Tragedy Motivates Firearm Safety Reminder

A recent tragedy involving the shooting death of a 15-year-old boy is bringing to light the importance of firearm safety.
Earlier this month near Peoli, Ohio a 12-year-old boy and his older brother were engaged in target practice in a barn on their family’s property.

According to the Tuscarawas County Sheriff’s Office, the brothers began to play around and the 12-year-old accidentally fired the 20-gauge shotgun, fatally shooting his 15-year-old brother in the chest.

“Normally, they told us that they kept that weapon locked up until just two or three days prior to that and that these boys were shooting barn swallows so they allowed it to remain in the barn,” explained Sheriff Orvis Campbell. “Firearms are just something that you have to handle almost like a ticking bomb.”

Sheriff Campbell noted another incident during his time with the Sheriff’s Office in which a five-year-old boy climbed up a shelf and got his father’s gun off the top, where he’d put it thinking it was out of reach. The child then shot himself in the groin.

“He told us that he stuck it in the front of his pants like he sees in the movies,” said Sheriff Campbell. The child had surgery and recovered from the injury.

The Sheriff stressed how much children truly pay attention to not only what we do, but what actors do in movies and characters do in video games.

“Kids are far more intelligent and pay attention to a lot of things that we may think that they don’t,” added Sheriff Campbell.

He explained there is comfort in good education and training when it comes to how to handle a firearm and that can be provided to children as well. However; he stressed that unless there is proper supervision during each and every contact with a firearm, it needs to be locked up.

Sheriff Campbell explained a good approach to take if there are firearms in your home is to purchase a safe.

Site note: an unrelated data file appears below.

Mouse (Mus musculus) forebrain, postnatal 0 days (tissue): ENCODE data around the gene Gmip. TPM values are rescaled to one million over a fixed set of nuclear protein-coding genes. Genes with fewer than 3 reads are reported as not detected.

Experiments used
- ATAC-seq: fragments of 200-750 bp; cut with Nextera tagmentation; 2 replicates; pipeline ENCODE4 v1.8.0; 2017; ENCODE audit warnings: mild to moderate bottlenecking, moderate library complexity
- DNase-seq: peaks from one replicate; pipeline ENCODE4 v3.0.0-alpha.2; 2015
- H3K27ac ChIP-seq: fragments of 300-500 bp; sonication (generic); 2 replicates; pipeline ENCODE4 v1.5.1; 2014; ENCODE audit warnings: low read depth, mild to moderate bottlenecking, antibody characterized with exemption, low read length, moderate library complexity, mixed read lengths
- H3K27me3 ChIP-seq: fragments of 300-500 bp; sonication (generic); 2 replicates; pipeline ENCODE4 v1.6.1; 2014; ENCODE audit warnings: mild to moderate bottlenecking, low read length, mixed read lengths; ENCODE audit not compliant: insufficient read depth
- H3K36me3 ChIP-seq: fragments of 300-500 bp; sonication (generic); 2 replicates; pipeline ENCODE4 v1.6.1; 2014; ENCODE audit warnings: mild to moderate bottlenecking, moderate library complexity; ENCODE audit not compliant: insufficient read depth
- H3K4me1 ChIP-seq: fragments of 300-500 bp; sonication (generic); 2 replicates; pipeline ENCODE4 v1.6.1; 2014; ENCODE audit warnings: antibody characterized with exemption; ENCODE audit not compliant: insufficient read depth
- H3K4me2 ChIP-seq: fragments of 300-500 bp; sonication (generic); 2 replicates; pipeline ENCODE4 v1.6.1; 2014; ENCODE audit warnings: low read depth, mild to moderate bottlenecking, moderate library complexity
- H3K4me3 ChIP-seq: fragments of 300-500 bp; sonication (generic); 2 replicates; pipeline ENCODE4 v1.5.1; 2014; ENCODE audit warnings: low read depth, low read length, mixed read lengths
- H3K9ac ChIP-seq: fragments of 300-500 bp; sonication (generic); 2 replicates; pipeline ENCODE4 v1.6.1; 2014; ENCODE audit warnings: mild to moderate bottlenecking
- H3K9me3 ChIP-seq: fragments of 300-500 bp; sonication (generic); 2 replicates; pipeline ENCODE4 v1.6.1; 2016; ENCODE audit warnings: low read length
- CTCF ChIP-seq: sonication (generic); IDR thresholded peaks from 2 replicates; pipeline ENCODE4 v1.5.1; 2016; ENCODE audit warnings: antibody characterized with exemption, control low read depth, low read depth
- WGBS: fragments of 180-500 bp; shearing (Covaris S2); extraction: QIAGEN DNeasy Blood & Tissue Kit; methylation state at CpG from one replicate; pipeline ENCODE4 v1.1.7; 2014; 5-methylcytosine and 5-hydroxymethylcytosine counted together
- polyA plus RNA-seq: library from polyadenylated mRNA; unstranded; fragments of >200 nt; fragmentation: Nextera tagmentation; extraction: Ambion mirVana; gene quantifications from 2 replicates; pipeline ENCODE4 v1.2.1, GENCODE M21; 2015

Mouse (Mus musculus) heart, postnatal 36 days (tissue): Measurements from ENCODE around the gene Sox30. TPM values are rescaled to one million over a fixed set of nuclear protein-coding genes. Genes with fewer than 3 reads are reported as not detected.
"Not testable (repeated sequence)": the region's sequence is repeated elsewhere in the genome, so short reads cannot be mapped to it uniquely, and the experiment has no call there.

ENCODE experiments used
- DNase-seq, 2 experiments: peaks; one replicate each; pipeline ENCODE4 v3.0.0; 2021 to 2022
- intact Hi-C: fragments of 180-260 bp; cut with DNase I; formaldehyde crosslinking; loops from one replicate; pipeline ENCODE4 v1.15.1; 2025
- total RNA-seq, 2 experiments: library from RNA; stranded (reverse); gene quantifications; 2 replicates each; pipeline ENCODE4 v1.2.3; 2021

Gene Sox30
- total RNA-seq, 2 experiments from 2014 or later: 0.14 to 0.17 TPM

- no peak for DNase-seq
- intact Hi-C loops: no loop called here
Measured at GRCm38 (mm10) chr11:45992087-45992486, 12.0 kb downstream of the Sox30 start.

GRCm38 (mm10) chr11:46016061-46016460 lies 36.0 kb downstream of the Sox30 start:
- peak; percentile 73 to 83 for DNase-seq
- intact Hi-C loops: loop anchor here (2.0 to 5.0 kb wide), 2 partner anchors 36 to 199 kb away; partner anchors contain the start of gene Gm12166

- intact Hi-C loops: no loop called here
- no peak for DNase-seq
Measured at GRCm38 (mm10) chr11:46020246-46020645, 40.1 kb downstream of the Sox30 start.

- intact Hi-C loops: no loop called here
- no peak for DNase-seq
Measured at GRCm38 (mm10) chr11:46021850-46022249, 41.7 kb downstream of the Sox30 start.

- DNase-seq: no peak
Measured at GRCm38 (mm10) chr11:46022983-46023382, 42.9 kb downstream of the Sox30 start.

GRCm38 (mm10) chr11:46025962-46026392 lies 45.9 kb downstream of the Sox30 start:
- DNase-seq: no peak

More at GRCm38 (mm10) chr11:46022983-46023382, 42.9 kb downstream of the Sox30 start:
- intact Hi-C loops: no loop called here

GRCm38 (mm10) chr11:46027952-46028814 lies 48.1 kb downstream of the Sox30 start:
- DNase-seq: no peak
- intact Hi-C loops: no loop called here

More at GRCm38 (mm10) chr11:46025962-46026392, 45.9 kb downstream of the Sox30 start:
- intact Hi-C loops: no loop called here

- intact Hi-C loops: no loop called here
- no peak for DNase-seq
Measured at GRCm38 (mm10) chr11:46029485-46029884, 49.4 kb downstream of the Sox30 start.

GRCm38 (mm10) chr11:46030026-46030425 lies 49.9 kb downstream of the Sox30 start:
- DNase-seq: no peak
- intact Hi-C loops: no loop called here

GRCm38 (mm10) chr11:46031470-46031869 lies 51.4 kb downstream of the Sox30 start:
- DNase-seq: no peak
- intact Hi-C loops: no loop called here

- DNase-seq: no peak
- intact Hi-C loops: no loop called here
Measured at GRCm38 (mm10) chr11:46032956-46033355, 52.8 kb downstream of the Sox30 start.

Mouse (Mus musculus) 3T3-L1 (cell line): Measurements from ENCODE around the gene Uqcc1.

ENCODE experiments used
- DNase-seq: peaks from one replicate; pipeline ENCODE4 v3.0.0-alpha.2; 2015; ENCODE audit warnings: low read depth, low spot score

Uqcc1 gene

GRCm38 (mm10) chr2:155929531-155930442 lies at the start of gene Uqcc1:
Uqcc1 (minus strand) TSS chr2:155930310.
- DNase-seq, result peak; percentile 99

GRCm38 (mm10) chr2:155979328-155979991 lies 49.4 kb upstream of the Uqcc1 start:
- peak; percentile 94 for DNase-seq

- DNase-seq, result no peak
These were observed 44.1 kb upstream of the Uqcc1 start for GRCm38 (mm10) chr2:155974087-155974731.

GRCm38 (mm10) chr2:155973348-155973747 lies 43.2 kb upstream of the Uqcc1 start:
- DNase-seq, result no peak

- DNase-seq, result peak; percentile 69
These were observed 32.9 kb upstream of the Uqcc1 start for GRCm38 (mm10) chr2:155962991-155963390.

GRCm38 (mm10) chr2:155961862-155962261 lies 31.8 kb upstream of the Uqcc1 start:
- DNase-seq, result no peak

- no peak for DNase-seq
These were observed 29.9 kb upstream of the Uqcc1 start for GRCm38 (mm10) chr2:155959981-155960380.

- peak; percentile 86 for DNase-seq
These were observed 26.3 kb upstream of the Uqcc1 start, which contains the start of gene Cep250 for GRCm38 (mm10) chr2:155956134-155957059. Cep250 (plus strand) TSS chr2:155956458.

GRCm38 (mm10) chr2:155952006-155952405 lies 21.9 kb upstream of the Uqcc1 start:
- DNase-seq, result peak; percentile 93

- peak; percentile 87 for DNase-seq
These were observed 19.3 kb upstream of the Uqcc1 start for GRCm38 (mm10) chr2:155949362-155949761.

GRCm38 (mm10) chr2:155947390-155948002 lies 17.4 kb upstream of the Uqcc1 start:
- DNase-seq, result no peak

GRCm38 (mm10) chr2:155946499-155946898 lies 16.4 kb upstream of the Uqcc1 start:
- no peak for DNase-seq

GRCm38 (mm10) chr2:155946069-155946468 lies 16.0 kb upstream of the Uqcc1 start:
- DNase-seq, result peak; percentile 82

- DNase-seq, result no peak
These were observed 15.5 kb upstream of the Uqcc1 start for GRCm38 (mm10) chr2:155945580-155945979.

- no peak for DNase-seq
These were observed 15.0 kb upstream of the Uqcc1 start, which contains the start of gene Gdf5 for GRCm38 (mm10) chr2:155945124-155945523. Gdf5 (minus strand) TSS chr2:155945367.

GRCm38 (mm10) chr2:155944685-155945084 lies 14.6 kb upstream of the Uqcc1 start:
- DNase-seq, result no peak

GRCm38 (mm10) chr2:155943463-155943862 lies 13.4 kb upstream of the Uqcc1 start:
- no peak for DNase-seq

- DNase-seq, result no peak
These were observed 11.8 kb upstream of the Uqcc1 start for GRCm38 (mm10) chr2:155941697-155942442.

“We urge people to please don’t put yourself in that position,” he said. “Invest in a safe, a lockbox. You can get lockboxes that are very inexpensive.”

Sheriff Campbell added to also consider the content your children are receiving as they often want to emulate those they perceive as heroes or role models. He noted the violence often found in mainstream movies and video games and suggested that content isn’t necessarily suitable for children.

In a 2017 report published by the American Academy of Pediatrics, researchers examined fatal and nonfatal firearm injuries among children aged 0 to 17 in the United States.

The results of the study indicate nearly 1,300 children die and 5,790 are treated nationwide for gunshot wounds each year.

The report also indicates firearm-related deaths are the third leading cause of death overall among US children aged 1 to 17 years and the second leading cause of injury-related death.

Officials add the latest AAP study is the most comprehensive analysis of firearm-related deaths and injuries among US children to date.

The full report can be found here.

The photo in this article is from New Yorkers Against Gun Violence. An advocacy group in New York that has been working to reduce gun violence since 1993. However; this article refers to a local case in Tuscarawas County, Ohio.

Michaela Madison Reporting

 

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